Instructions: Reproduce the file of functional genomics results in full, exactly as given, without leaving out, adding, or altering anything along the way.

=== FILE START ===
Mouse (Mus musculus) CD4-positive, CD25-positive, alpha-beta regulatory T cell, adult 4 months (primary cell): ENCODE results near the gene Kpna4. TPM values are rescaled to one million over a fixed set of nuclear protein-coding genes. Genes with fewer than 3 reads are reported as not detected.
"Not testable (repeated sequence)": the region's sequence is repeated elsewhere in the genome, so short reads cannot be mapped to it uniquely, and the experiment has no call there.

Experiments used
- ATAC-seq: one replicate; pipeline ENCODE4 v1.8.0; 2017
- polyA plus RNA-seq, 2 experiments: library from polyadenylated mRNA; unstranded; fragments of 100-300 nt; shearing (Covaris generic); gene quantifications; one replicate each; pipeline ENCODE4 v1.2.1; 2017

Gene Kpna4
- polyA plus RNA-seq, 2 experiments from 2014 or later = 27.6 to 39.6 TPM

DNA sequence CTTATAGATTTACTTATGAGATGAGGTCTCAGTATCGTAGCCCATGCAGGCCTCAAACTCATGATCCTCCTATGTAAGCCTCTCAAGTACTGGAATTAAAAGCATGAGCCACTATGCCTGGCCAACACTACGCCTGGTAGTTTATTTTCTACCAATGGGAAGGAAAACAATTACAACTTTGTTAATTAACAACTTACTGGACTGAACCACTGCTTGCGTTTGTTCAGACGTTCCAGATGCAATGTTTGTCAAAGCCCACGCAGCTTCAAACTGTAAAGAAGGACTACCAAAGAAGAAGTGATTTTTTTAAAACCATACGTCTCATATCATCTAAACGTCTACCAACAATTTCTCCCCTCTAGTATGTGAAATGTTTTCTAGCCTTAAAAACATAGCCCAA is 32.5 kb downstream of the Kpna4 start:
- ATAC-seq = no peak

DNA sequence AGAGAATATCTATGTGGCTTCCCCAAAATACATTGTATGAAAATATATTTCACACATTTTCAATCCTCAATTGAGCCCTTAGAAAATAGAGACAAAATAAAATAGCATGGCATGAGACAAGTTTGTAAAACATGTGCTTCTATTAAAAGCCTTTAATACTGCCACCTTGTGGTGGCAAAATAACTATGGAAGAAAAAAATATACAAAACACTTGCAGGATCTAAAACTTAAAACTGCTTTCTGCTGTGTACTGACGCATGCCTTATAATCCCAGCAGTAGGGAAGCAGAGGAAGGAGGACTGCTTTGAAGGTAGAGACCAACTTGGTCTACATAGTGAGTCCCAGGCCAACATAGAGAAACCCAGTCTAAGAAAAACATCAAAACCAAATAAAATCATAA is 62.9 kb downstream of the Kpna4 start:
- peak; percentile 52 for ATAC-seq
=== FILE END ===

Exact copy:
Mouse (Mus musculus) CD4-positive, CD25-positive, alpha-beta regulatory T cell, adult 4 months (primary cell): ENCODE results near the gene Kpna4. TPM values are rescaled to one million over a fixed set of nuclear protein-coding genes. Genes with fewer than 3 reads are reported as not detected.
"Not testable (repeated sequence)": the region's sequence is repeated elsewhere in the genome, so short reads cannot be mapped to it uniquely, and the experiment has no call there.

Experiments used
- ATAC-seq: one replicate; pipeline ENCODE4 v1.8.0; 2017
- polyA plus RNA-seq, 2 experiments: library from polyadenylated mRNA; unstranded; fragments of 100-300 nt; shearing (Covaris generic); gene quantifications; one replicate each; pipeline ENCODE4 v1.2.1; 2017

Gene Kpna4
- polyA plus RNA-seq, 2 experiments from 2014 or later = 27.6 to 39.6 TPM

DNA sequence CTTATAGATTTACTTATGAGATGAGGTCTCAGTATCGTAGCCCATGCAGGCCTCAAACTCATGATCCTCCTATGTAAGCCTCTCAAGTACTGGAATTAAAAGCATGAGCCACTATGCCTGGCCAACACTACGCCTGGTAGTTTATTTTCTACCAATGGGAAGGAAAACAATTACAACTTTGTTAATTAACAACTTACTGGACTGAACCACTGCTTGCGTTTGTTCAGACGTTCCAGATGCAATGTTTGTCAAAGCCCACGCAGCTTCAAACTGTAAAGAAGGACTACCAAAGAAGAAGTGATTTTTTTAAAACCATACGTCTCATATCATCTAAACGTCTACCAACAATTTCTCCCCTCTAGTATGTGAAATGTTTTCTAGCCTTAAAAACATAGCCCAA is 32.5 kb downstream of the Kpna4 start:
- ATAC-seq = no peak

DNA sequence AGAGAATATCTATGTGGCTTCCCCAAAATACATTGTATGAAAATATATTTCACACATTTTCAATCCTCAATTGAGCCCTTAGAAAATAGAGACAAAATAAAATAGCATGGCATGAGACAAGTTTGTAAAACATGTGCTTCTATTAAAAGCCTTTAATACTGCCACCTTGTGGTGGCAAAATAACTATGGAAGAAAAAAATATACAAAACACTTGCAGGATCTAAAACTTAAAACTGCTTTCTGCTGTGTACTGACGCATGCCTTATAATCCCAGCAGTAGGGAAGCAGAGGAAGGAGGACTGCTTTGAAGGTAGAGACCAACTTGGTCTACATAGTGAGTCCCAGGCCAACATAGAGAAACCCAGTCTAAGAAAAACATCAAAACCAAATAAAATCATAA is 62.9 kb downstream of the Kpna4 start:
- peak; percentile 52 for ATAC-seq